I built this week's project out of necessity. Since I have been using the soldering iron more lately, I needed a way to get rid of the fumes from the solder, which are not healthy to ingest. Although a well ventilated room is always a good solution, having a fan that can extract the fumes is even better. I was inspired by many similar projects on the Instructables website, and thus gathered the following materials:
- A used fan from the inside of an old computer (12V);
- A used 12V DC power adapter, found in our tech room;
- A small toggle switch from Radio Shack;
- A spare piece of carbon filter from a portable air purifier;
- Cardboard, glue gun and tape.
After cutting off the plug from the 12V DC adapter, I connected its two wires to the two wires on the fan using electrical tape, temporarily. When ready, I plugged the adapter into the wall to see if it powered the fan. I had to switch wires around until it worked (In this type of project, there's no harm in mis-wiring because the fan will either turn in the opposite direction, or in my case, just not work).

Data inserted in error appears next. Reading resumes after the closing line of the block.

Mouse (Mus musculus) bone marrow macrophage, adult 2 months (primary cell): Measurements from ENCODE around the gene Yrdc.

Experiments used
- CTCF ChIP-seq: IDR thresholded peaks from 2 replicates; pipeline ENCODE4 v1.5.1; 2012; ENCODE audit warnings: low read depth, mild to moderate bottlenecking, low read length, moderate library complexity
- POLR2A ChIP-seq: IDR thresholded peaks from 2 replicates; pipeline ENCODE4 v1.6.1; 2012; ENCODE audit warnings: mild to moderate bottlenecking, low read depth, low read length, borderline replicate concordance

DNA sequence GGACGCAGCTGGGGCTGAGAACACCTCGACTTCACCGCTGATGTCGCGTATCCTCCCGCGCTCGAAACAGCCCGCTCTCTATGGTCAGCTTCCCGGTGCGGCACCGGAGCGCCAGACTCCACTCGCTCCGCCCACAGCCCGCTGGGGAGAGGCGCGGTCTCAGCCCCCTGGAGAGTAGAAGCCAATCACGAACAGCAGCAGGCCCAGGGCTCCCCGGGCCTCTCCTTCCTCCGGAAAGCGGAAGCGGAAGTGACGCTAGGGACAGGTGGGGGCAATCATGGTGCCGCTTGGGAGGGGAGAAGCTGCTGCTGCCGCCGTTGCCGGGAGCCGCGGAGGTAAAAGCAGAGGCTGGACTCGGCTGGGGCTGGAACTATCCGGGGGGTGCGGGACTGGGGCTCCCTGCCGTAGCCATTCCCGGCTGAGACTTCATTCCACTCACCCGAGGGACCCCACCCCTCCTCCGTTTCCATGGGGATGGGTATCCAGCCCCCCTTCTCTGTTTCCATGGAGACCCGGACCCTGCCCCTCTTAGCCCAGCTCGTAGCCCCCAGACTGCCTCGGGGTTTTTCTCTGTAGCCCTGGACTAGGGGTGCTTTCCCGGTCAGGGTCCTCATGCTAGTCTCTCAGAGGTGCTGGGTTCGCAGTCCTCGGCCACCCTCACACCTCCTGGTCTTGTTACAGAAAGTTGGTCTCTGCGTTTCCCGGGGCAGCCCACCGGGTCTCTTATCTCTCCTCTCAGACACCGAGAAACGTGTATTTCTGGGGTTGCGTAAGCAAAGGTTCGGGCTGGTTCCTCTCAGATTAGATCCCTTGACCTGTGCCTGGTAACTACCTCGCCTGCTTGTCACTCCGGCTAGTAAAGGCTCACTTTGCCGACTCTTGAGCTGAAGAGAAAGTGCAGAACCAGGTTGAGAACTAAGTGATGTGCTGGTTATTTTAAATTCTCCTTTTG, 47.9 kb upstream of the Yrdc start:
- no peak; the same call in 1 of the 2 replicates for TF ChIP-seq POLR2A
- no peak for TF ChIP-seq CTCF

Connecting the Switch
Once I got the fan to work, I took off the temporary electrical tape. I then re-connected the ground wires together with solder to make it more permanent. For the positive (red) wires, I took the toggle switch and put it in between, soldering one wire to each leg of the switch. This way, I can use the toggle switch to turn on and off the fan as needed, while leaving it plugged into the wall.
Adding the Filter
Once I got the switch to work, I then added the carbon filter. I cut a piece just big enough the cover the intake area of the fan, and used a glue gun to seal it on. It's important to remember that you want the fan to pull air IN from where the filter side is, so you should feel the draft of the fan on the back side.
Once all the main components were assembled, I cut out some cardboard to make a simple stand and a place to put the switch so that it wasn't just laying on the ground. I may follow up with a version 2.0, using wood or some other permanent material, but this works just fine for now.